I try to remain close to the original model, but in the end, basically every part gets rebuilt that way. I use the original textures as much as I can, and because I start with a copy of the original model, much of the textures and mapping *can* stay the same.
But not all: a texture and its map is made for a specific 3D shape, and unless the new shape is close to the original shape, you will have to change the texture or its map, often both.
Sometimes I have to combine textures that now need to be one texture now because of the way I rebuilt certain parts. Or the texture has a curved edge, but the new part is straightened out and the texture gets warped. Circles turn to ovals because I changed the proportions of a certain part.
Textures are basically just image files, and Photoshop is my image editing software of choice. It also allows me to change the contrast, brightness, colors and so on to my liking. Metasequoia's mapping tool helps me adjust the UV map on the fixed textures.
Lowering the polygon count however should not be a goal.
It usually "happens" because you try to rebuild the model with simpler shapes of course. I used that as an example because it's the number 1 question people ask me, while for me, it's actual the other way around. I couldn't care less about how many polygons I need, as long as the shape I make with them is easy to unfold. ;o)
That's why I say: think differently. A computer cares about how many polygons a 3D model has, because it costs computing power. But on a papercraft model, especially on a "smooth look model", you don't even see the polygons (especially not if you use a few *extra* ;o)
Where to start? Start backwards. Not with how you can connect polygons together in Metasequoia, and not with how to unfold parts in Pepakura Designer, but with how you glue them together in paper. ;o)
Once you can visualize the parts you need for that, you can make them by using the tools. ;o)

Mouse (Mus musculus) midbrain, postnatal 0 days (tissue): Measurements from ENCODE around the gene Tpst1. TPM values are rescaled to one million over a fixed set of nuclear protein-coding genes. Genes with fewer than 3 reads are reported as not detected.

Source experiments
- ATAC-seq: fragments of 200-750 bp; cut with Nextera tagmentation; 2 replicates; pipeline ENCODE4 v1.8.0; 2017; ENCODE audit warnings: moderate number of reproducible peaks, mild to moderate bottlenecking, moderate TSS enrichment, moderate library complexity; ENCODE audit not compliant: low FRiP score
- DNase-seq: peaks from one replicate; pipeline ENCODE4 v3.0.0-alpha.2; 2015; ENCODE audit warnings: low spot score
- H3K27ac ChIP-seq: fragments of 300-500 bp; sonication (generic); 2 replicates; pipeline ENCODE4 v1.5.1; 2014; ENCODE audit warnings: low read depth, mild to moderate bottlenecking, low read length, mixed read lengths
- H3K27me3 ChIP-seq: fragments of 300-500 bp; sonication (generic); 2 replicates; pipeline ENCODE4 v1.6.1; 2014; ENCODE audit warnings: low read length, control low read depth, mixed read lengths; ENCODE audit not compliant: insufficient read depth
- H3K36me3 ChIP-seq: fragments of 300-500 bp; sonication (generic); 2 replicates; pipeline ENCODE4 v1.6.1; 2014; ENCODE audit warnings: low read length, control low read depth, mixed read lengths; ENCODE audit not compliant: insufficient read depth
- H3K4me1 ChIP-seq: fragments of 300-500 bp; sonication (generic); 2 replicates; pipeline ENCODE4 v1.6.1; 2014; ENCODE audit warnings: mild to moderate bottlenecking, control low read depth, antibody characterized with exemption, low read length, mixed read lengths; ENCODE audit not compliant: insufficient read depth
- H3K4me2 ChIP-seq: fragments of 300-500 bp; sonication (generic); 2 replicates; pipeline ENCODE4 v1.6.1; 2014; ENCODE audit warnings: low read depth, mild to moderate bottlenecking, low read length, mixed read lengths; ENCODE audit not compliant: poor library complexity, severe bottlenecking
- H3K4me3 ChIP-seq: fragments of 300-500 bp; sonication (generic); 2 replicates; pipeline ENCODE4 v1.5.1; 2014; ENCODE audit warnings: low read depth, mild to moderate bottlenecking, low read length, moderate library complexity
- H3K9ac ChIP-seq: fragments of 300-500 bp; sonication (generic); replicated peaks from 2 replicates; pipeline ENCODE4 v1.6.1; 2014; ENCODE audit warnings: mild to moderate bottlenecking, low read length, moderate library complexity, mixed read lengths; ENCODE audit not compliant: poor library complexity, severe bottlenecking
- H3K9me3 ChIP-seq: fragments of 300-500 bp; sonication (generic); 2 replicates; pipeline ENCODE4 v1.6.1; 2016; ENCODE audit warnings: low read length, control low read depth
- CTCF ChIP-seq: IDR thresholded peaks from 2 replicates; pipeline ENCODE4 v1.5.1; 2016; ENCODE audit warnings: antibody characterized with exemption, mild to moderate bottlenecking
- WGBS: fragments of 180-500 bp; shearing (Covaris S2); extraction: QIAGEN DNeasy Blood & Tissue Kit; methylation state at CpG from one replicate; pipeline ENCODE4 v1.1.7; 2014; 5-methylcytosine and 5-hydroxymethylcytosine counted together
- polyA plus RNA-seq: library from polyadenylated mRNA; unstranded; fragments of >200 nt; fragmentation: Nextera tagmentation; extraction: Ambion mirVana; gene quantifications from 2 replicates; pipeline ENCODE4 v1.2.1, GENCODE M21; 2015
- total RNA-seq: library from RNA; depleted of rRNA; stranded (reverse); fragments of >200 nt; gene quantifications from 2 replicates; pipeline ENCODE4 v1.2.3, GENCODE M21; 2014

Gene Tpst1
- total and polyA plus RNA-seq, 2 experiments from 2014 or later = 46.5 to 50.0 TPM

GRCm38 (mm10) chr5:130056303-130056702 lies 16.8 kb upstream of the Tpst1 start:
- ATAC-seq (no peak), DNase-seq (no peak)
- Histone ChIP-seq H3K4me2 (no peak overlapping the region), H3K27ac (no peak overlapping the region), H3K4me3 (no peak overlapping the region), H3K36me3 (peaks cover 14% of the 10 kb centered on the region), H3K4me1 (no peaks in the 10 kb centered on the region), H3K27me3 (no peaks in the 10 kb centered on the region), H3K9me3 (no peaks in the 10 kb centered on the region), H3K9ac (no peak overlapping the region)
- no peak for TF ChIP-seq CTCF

away time is back
:D! This time I've
got 1500pts to give
away c:The last
giveaway was really
well received so I'm
doing another! After
the way the last one
panned out, one
thing I would like
to remind you guys
of is to PLEASE
PLEASE follow the
guidelines so you
can be properly...
Don't forget to
feature if you like
it.You can also "+1"
a selection from
r:Have a close
A few days ago we
had a chat to
issues and solutions
(see the original
thanks to everyone
who came and raised
took 45 minutes for
the volume of talk
to max out Sta.sh
limit and this chat
went for two more
There are ten days
left to submit to
the Louder Than dA
folder. With that
being said, I'm
putting out an
article that offers
some tips and quick
problems a poet may
be facing when
writing their slam
poem. But very
quickly, I would
like to address a
`anmari has been spreading her infectious positivity throughout our community for over 6 years. Throughout this time Ana has been at the core of all things devious, passionately developing an eclectic gallery, helping organise devmeets, participating in chat events and also recently completed dedicating her time as a Community Volunteer. We are absolutely delighted to bestow the Deviousness Award for May 2013 to `anmari, congratulations! Read More